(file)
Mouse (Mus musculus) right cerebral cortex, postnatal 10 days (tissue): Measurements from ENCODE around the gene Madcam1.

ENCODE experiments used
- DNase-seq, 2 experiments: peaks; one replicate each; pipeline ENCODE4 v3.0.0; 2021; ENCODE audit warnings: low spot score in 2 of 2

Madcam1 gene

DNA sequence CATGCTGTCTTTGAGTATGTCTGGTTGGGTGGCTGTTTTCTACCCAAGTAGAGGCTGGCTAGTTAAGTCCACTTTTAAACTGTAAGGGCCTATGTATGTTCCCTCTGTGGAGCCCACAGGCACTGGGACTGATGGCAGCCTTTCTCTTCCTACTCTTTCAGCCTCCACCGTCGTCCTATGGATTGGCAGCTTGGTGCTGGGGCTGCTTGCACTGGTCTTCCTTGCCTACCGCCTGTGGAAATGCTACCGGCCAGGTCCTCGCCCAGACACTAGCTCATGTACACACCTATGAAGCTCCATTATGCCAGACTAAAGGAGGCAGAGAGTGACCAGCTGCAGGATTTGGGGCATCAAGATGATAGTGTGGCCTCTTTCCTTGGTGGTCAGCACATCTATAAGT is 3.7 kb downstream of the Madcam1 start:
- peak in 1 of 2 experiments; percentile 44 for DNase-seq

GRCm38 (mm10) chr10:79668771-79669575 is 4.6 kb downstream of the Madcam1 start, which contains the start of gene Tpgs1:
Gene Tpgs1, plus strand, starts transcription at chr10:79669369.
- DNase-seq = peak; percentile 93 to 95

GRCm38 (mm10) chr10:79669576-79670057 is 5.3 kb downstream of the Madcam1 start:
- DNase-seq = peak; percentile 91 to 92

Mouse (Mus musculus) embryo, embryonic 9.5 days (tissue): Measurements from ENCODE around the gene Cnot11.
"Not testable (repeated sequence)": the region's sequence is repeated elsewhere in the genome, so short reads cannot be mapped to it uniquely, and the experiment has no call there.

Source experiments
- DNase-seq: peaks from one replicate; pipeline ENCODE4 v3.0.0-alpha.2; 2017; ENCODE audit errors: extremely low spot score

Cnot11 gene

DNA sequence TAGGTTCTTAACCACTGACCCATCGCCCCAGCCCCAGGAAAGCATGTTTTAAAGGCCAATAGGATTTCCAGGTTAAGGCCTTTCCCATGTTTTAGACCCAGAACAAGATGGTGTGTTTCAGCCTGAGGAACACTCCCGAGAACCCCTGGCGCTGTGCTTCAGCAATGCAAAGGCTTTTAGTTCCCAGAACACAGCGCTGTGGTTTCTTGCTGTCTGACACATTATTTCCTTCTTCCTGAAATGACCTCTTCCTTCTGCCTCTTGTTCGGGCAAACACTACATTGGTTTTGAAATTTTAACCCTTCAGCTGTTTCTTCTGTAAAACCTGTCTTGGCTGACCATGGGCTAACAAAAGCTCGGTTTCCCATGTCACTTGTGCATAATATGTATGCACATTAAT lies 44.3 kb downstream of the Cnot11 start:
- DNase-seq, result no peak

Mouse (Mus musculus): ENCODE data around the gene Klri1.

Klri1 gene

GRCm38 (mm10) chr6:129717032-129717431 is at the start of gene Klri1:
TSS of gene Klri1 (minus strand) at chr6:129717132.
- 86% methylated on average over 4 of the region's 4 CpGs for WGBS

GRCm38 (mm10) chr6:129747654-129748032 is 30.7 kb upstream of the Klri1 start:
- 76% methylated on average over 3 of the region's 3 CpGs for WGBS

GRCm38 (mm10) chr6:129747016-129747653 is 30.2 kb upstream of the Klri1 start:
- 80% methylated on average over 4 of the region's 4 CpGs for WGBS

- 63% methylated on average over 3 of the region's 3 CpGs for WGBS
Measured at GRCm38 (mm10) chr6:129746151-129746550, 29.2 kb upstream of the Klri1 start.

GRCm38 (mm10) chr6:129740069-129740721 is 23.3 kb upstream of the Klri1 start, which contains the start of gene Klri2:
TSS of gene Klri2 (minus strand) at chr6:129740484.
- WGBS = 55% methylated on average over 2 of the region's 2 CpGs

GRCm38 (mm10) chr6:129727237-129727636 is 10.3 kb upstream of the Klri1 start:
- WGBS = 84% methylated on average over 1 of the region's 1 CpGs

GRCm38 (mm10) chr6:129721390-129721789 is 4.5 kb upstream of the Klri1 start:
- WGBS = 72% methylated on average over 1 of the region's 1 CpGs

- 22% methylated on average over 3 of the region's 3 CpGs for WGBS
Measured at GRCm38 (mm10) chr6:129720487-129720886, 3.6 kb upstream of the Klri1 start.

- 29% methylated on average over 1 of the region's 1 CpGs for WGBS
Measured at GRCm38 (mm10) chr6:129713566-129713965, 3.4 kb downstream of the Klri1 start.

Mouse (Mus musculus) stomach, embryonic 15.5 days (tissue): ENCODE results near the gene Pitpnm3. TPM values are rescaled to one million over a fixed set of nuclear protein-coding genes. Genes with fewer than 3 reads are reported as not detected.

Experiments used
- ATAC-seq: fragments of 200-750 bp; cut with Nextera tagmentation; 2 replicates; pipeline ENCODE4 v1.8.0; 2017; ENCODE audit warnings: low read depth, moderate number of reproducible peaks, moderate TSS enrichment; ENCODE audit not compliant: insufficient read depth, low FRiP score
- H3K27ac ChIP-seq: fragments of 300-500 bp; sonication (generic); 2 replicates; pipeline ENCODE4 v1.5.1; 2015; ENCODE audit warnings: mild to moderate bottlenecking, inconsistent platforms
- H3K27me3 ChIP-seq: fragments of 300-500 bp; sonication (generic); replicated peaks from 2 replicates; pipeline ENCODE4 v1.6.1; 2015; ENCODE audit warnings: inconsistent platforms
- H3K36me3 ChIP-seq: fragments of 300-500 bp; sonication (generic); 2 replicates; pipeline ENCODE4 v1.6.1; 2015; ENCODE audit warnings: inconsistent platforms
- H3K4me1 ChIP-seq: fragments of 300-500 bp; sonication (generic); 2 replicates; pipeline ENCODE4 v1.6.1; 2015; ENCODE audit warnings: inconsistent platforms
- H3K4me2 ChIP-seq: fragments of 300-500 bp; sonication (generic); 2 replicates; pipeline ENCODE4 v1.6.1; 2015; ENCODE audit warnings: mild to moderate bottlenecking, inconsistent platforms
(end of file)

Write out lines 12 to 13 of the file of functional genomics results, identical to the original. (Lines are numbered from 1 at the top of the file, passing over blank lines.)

Mouse (Mus musculus) embryo, embryonic 9.5 days (tissue): Measurements from ENCODE around the gene Cnot11.
"Not testable (repeated sequence)": the region's sequence is repeated elsewhere in the genome, so short reads cannot be mapped to it uniquely, and the experiment has no call there.